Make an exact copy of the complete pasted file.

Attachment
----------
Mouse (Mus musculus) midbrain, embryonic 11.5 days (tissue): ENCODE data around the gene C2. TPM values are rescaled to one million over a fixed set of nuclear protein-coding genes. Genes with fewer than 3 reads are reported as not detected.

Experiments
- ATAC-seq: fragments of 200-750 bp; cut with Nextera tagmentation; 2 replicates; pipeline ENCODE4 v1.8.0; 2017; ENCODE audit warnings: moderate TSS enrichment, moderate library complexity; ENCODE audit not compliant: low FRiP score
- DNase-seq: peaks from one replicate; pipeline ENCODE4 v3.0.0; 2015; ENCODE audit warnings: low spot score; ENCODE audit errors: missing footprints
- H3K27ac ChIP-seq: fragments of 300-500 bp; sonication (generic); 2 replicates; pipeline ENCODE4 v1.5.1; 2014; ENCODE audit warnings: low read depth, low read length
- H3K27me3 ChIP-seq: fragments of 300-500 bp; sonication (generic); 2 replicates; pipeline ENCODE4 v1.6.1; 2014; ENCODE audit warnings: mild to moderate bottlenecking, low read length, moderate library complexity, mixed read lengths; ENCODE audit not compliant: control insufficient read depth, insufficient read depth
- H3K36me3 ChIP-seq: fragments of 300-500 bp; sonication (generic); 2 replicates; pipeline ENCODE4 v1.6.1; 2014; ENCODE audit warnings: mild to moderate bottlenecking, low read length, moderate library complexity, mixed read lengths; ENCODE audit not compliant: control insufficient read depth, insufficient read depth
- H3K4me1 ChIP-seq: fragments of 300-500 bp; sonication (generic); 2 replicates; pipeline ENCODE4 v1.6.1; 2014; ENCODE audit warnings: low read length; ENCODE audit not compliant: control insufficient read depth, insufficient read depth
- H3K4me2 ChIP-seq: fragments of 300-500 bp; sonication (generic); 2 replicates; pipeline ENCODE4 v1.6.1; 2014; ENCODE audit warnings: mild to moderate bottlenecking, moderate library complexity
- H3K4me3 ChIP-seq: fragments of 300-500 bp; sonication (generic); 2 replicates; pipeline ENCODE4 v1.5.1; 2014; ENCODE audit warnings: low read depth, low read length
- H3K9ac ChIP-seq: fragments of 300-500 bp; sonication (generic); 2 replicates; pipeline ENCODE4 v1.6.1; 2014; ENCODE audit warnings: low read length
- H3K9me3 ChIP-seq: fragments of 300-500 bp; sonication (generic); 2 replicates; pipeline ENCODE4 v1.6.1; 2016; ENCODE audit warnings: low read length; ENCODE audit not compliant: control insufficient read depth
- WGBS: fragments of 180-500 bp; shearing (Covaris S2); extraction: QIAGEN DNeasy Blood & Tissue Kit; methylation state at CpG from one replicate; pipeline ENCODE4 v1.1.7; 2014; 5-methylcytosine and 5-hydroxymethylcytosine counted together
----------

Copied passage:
Mouse (Mus musculus) midbrain, embryonic 11.5 days (tissue): ENCODE data around the gene C2. TPM values are rescaled to one million over a fixed set of nuclear protein-coding genes. Genes with fewer than 3 reads are reported as not detected.

Experiments
- ATAC-seq: fragments of 200-750 bp; cut with Nextera tagmentation; 2 replicates; pipeline ENCODE4 v1.8.0; 2017; ENCODE audit warnings: moderate TSS enrichment, moderate library complexity; ENCODE audit not compliant: low FRiP score
- DNase-seq: peaks from one replicate; pipeline ENCODE4 v3.0.0; 2015; ENCODE audit warnings: low spot score; ENCODE audit errors: missing footprints
- H3K27ac ChIP-seq: fragments of 300-500 bp; sonication (generic); 2 replicates; pipeline ENCODE4 v1.5.1; 2014; ENCODE audit warnings: low read depth, low read length
- H3K27me3 ChIP-seq: fragments of 300-500 bp; sonication (generic); 2 replicates; pipeline ENCODE4 v1.6.1; 2014; ENCODE audit warnings: mild to moderate bottlenecking, low read length, moderate library complexity, mixed read lengths; ENCODE audit not compliant: control insufficient read depth, insufficient read depth
- H3K36me3 ChIP-seq: fragments of 300-500 bp; sonication (generic); 2 replicates; pipeline ENCODE4 v1.6.1; 2014; ENCODE audit warnings: mild to moderate bottlenecking, low read length, moderate library complexity, mixed read lengths; ENCODE audit not compliant: control insufficient read depth, insufficient read depth
- H3K4me1 ChIP-seq: fragments of 300-500 bp; sonication (generic); 2 replicates; pipeline ENCODE4 v1.6.1; 2014; ENCODE audit warnings: low read length; ENCODE audit not compliant: control insufficient read depth, insufficient read depth
- H3K4me2 ChIP-seq: fragments of 300-500 bp; sonication (generic); 2 replicates; pipeline ENCODE4 v1.6.1; 2014; ENCODE audit warnings: mild to moderate bottlenecking, moderate library complexity
- H3K4me3 ChIP-seq: fragments of 300-500 bp; sonication (generic); 2 replicates; pipeline ENCODE4 v1.5.1; 2014; ENCODE audit warnings: low read depth, low read length
- H3K9ac ChIP-seq: fragments of 300-500 bp; sonication (generic); 2 replicates; pipeline ENCODE4 v1.6.1; 2014; ENCODE audit warnings: low read length
- H3K9me3 ChIP-seq: fragments of 300-500 bp; sonication (generic); 2 replicates; pipeline ENCODE4 v1.6.1; 2016; ENCODE audit warnings: low read length; ENCODE audit not compliant: control insufficient read depth
- WGBS: fragments of 180-500 bp; shearing (Covaris S2); extraction: QIAGEN DNeasy Blood & Tissue Kit; methylation state at CpG from one replicate; pipeline ENCODE4 v1.1.7; 2014; 5-methylcytosine and 5-hydroxymethylcytosine counted together